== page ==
Russian Soldier Abandons Tank And Runs For His Life After Being Shelled By Ukrainian Forces
These images show a Russian soldier abandoning his tank and running for his life after being shelled by Ukrainian forces.
The video begins by showing Ukrainian soldiers in light vehicles apparently patrolling the front lines and looking for targets.
It then cuts to a Russian tank that can be seen driving along a rural road at speed. It is hit by Ukrainian ordnance, which causes a large explosion and smoke to begin gushing from the tank.
The tank can be seen continuing to drive on despite being damaged but it soon becomes clear that it is on fire.
The soldier piloting the tank then appears to decide to try and stash it, stopping on the road and beginning to reverse it. But the fire intensifies and the tank, on which a large white ‘Z’ can be seen, abruptly stops moving.
The ‘Z’ is one of the symbols, as well as the letters ‘V’ and ‘O’ that can be seen painted on Russian military vehicles taking part in the invasion of Ukraine.
A soldier can then be seen clambering out of the hatch and running for his life as the tank continues to burn.
The footage then cuts to some Ukrainian soldiers in another light vehicle. The four soldiers can be seen getting out, with one raising his arms to the camera as if to celebrate the victory as the footage ends.
The images were obtained from the Ground Forces of the Armed Forces of Ukraine on Friday, August 12, along with a short statement saying that the footage shows how the 93rd Mechanized Brigade of the Ukrainian Ground Forces “knocked out a tank”.
Zenger News contacted the head of the public relations service of the Ground Forces Command of the Armed Forces of Ukraine, Major Fityo Volodymyr, who confirmed that the footage was authentic and that the information was accurate.
Zenger News also contacted the Russian Ministry of Defense for a comment, but had not received a reply at the time of writing.
The images and information were also relayed by the National Security and Defense Council of Ukraine.
Russia invaded Ukraine on February 24 in what the Kremlin is still calling a “special military operation”. Friday marks the 170th day of the war.
The General Staff of the Armed Forces of Ukraine reported that between February 24 and August 12, Russia had lost about 43,200 personnel, 1,849 tanks, 4,108 armored combat vehicles, 975 artillery units, 261 multiple launch rocket systems, 136 air defense systems, 233 warplanes, 193 helicopters, 778 drones, 185 cruise missiles, 15 warships, 3,021 motor vehicles and fuel tankers, and 90 units of special equipment.
Russia has claimed that its casualties have been much lower, but provides infrequent updates on its latest figures. The Pentagon said this week that Russia had suffered between 70,000 and 80,000 casualties – deaths and injuries – since the beginning of its invasion.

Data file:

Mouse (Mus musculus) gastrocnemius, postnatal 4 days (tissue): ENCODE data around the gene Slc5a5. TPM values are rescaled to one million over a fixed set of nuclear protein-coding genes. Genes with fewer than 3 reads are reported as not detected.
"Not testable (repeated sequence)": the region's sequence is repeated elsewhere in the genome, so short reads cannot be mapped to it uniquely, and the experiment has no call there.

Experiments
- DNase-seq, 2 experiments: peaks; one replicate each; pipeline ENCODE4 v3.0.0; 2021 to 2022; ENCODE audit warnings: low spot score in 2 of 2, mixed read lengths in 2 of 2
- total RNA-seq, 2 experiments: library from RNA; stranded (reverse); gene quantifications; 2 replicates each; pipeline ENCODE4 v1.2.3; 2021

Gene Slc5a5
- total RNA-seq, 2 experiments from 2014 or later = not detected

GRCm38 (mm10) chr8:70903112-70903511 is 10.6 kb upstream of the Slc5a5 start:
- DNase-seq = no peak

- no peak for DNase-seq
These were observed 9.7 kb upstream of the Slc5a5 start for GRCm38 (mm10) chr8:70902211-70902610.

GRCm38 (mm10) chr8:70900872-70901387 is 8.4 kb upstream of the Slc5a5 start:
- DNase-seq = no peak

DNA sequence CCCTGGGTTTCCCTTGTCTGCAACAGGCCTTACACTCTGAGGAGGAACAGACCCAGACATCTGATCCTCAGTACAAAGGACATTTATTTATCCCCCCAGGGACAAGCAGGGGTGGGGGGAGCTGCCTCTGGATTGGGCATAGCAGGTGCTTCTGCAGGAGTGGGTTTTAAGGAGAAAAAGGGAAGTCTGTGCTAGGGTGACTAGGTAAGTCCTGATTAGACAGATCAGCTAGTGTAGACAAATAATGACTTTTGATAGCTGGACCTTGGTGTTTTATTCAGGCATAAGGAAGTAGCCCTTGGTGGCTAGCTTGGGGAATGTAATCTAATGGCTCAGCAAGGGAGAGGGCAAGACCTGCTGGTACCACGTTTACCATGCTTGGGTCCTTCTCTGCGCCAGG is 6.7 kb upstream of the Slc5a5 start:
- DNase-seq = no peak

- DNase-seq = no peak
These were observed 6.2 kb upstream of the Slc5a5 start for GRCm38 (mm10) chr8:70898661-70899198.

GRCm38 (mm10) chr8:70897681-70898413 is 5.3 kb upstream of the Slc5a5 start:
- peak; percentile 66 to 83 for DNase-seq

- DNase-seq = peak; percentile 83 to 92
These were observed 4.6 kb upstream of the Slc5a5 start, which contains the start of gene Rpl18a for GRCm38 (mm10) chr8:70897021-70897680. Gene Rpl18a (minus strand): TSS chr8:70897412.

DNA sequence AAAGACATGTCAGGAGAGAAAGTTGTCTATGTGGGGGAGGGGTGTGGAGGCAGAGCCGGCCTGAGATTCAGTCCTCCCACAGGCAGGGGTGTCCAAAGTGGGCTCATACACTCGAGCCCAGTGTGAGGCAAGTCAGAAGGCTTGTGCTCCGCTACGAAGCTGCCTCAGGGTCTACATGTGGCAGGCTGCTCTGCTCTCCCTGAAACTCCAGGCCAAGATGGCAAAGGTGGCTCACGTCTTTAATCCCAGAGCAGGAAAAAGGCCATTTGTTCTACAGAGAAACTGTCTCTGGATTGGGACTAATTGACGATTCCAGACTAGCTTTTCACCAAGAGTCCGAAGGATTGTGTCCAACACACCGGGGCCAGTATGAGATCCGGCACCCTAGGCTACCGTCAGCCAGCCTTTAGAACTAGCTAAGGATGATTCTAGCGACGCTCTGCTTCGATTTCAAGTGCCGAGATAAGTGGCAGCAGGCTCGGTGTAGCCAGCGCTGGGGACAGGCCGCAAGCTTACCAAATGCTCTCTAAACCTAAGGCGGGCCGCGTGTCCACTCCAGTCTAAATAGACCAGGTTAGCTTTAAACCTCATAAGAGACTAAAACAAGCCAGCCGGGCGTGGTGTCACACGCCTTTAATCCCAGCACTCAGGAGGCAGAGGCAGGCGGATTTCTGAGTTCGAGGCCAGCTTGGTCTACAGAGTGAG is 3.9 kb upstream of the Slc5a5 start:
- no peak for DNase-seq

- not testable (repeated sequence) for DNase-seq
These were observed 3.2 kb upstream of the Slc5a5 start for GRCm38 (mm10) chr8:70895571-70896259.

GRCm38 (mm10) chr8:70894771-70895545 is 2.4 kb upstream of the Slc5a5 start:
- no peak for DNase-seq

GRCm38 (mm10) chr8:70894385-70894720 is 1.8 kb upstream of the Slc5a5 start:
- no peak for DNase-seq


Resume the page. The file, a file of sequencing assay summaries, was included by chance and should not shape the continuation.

Ukraine’s President, Volodymyr Zelensky has urged officials to stop talking to the media about Kyiv’s military strategy, saying that such remarks are “frankly irresponsible”.
Zelensky’s comments came after news outlets began citing anonymous officials as saying that Ukraine was behind the explosions that destroyed the Saky base in Russian-occupied Crimea, despite the Ukrainian government declining to confirm whether it was responsible for the blasts.
President Zelensky has vowed to liberate Crimea and said: “This Russian war against Ukraine and against the entire free Europe began with Crimea and must end with Crimea – with its liberation.”
British Defense Secretary Ben Wallace has said that Russian President Vladimir Putin is now unlikely to succeed in occupying Ukraine, saying that Russia’s invasion had “faltered” and was “starting to fail”.
Ukrainian Brigadier General Oleksiy Hromov has said that Russia has doubled its air strikes on Ukrainian civilians and on military positions compared to last week.
The United Nations has urged for there to be a demilitarized zone around the Zaporizhzhia nuclear power plant – Europe’s largest – as Russia and Ukraine continue to accuse each other of shelling the facility.
A United States State Department spokesperson said on Thursday that the U.S. supports calls for there to be a demilitarized zone around the Zaporizhzhia plant.
Belarus has said that night-time explosions at one of its military bases, located some 20 miles from the Ukrainian border, had been caused by a “technical incident”.